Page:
Valuation Study

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Impact of Adverse Health Effects of Indigenous Fuels

Attributes

Medium: Air

Country: Philippines

Analytical Framework(s): Dose-Response Approach

Study Date: 2000

Publication Date: 2003

Major Result(s)

Resource/Environmental Good PHP
(2000)
PHP
(2014)1
USD
(2014)2
Total health effect3 2,887,000,000.00 4,831,452,240.00 108,024,313.59
Mortality 2,416,000,000.00 4,043,224,320.00 90,400,672.55
Morbidity 471,000,000.00 788,227,920.00 17,623,641.05

About the Inflation Adjustment: Prices in Philippines (PHP) changed by 67.35% from 2000 to 2014 (aggregated from annual CPI data), so the study values were multiplied by 1.67 to express them in 2014 prices. The study values could be expressed in any desired year (for example, to 2020) by following the same inflation calculation and being sensitive to directional (forward/backward) aggregations using your own CPI/inflation data.

Study Note: Changes in the level and spatial pattern of emissions from power generation were estimated using a rapid assessment approach. The incremental benefit was valued using a damage function approach focusing on four coal-fired power plants in Luzon, which together account for a significant share of the country's coal-based and total generating capacity. The approach involved modeling the changes in ambient concentrations of PM10, SO2 and NO2, determining the incremental health effects and valuing these in economic terms. The study focused on adverse health effects using dose-response functions established in other studies and economic values based on the benefit transfer technique.

Study Details

Reference: Elvira M. Orbeta. 2003. Air Quality Impacts of Increased Use of Indigenous Fuels for Power Generation in the Philippines. EEPSEA Research Report, No. 2003-RR3.

Summary: This study assesses the environmental and health impacts of the development of indigenous and renewable energy sources in the Philippines. It finds that, over the period 2001-2011, such developments would result in less air pollution than a scenario in which only current energy sources are developed. The study also finds that, whatever energy sources are used, the planned increase in generating capacity in the country will result in increases in overall levels of air pollution. Local coal is singled out as a particularly polluting energy source. Overall the study recommends a number of pollution reduction initiatives including improved pollution monitoring and the promotion of energy efficiency.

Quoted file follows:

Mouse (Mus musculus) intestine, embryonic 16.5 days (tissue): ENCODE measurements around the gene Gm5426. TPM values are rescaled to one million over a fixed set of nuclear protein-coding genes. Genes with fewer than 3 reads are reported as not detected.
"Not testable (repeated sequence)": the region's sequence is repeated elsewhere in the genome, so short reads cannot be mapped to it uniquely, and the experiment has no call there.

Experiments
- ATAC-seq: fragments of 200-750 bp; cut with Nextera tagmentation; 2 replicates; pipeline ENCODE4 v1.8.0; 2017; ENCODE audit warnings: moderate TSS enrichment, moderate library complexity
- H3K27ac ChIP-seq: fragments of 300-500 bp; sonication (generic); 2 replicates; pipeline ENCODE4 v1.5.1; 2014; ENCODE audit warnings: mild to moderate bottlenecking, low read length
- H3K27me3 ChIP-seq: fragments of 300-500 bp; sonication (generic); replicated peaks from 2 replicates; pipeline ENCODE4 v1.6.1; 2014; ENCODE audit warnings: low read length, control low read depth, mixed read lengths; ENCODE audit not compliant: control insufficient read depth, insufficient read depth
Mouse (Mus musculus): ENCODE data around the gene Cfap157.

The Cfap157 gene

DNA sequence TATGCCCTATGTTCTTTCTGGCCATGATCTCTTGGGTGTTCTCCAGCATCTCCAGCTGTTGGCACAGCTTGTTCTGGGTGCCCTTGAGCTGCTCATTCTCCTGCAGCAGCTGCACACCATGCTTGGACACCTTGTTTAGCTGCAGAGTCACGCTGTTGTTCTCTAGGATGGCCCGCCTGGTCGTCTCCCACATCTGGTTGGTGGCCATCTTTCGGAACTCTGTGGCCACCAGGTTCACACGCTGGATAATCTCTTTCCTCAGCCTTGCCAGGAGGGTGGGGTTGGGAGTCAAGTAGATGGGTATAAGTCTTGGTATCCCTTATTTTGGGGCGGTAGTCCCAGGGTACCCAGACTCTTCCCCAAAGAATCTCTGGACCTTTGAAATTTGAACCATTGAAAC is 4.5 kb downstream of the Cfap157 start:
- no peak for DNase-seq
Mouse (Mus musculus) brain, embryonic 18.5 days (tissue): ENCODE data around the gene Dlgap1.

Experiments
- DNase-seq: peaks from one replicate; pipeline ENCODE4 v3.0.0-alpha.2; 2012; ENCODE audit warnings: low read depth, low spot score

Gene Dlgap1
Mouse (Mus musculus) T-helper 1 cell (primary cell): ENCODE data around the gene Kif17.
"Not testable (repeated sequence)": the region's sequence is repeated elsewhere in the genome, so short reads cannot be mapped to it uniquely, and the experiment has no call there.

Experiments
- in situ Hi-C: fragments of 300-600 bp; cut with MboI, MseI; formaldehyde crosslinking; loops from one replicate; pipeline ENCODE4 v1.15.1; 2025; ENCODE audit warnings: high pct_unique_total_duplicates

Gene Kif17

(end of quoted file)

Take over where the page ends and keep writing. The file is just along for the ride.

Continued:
Site Characteristics: The power industry of the Philippines, a government monopoly until the passage of the Electric Power Industry Reform Act in 2001, has had a particularly troubled history. Power sector reform has been extensively studied but less attention has been given to its environmental impact. This study assessed the air quality impact and the incremental benefits of increased use of indigenous energy resources for power generation in the Philippines during the period 2002-2011 - in other words, a "high indigenous" scenario, relative to the base case or "business as usual" scenario. In particular, the study quantified the likely changes in the level and spatial pattern of emissions from power generation and valued the incremental benefit of operating four coal-fired power plants under a high indigenous scenario. Based on the power supply projections, a high indigenous scenario envisioned in the 2002-2011 Philippine Energy Plan is projected to generate significant incremental impact in air quality, particularly in Luzon, relative to the base case.

Comments: Changes in the level and spatial pattern of emissions from power generation were estimated using a rapid assessment approach. The incremental benefit was valued using a damage function approach focusing on four coal-fired power plants in Luzon, which together account for a significant share of the country's coal-based and total generating capacity. The approach involved modeling the changes in ambient concentrations of PM10, SO2 and NO2, determining the incremental health effects and valuing these in economic terms. The study focused on adverse health effects using dose-response functions established in other studies and economic values based on the benefit transfer technique.

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